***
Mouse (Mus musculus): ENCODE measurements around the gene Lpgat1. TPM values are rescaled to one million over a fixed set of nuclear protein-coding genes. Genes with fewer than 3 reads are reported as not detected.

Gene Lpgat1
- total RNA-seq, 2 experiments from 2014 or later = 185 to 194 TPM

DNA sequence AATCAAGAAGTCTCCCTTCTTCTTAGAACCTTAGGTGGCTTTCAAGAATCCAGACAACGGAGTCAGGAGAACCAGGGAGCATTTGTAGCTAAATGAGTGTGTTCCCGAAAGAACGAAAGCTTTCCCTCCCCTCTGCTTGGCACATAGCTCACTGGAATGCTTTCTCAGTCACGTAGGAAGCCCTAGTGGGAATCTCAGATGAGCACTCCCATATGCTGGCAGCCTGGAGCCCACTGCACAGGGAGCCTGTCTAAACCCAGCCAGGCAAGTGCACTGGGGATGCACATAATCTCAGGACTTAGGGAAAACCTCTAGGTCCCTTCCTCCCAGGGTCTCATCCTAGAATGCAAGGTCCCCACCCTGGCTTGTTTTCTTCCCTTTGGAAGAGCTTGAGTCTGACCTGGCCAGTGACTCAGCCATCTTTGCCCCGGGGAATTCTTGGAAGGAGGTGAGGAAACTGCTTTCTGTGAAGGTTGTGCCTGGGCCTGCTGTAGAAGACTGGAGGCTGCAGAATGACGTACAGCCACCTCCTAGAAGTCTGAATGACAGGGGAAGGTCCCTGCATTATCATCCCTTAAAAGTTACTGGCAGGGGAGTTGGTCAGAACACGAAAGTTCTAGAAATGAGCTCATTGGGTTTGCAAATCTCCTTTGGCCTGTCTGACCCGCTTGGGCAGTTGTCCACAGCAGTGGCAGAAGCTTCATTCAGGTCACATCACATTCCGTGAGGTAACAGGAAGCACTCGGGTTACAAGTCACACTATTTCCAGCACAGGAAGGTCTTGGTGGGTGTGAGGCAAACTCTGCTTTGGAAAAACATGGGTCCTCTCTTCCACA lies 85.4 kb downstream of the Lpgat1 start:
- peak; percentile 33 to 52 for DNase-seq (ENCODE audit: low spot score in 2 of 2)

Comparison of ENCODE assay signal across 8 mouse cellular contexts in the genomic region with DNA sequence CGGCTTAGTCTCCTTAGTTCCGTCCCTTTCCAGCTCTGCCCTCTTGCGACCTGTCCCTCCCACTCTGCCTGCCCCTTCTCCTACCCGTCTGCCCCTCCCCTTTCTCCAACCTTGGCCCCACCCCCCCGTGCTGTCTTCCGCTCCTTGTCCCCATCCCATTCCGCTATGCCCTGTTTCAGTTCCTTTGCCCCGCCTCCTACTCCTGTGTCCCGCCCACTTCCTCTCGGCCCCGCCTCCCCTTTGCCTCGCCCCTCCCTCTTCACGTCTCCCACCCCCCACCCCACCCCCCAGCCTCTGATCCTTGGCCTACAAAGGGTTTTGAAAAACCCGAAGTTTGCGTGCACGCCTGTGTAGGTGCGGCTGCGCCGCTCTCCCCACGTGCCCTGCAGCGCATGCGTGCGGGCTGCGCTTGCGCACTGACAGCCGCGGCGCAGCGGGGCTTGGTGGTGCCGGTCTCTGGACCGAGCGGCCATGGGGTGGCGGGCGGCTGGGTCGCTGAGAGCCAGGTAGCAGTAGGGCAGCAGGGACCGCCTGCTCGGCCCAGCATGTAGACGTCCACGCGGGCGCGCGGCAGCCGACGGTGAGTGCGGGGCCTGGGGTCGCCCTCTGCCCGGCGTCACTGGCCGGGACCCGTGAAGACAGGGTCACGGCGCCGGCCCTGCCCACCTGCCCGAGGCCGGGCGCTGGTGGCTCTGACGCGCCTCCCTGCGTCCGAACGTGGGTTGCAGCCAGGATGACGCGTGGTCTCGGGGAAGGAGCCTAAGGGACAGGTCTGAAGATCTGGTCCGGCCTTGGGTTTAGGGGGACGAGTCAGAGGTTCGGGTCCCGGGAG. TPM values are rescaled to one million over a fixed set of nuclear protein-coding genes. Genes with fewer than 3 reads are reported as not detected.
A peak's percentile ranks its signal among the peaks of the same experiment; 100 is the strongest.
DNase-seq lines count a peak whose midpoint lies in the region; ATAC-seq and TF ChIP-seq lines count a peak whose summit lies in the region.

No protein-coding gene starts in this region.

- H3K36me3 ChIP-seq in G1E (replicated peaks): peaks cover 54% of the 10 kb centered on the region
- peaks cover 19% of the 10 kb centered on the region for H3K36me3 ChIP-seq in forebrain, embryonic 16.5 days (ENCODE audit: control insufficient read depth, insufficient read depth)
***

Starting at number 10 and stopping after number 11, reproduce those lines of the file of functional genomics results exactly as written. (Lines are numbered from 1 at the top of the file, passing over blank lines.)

- H3K36me3 ChIP-seq in G1E (replicated peaks): peaks cover 54% of the 10 kb centered on the region
- peaks cover 19% of the 10 kb centered on the region for H3K36me3 ChIP-seq in forebrain, embryonic 16.5 days (ENCODE audit: control insufficient read depth, insufficient read depth)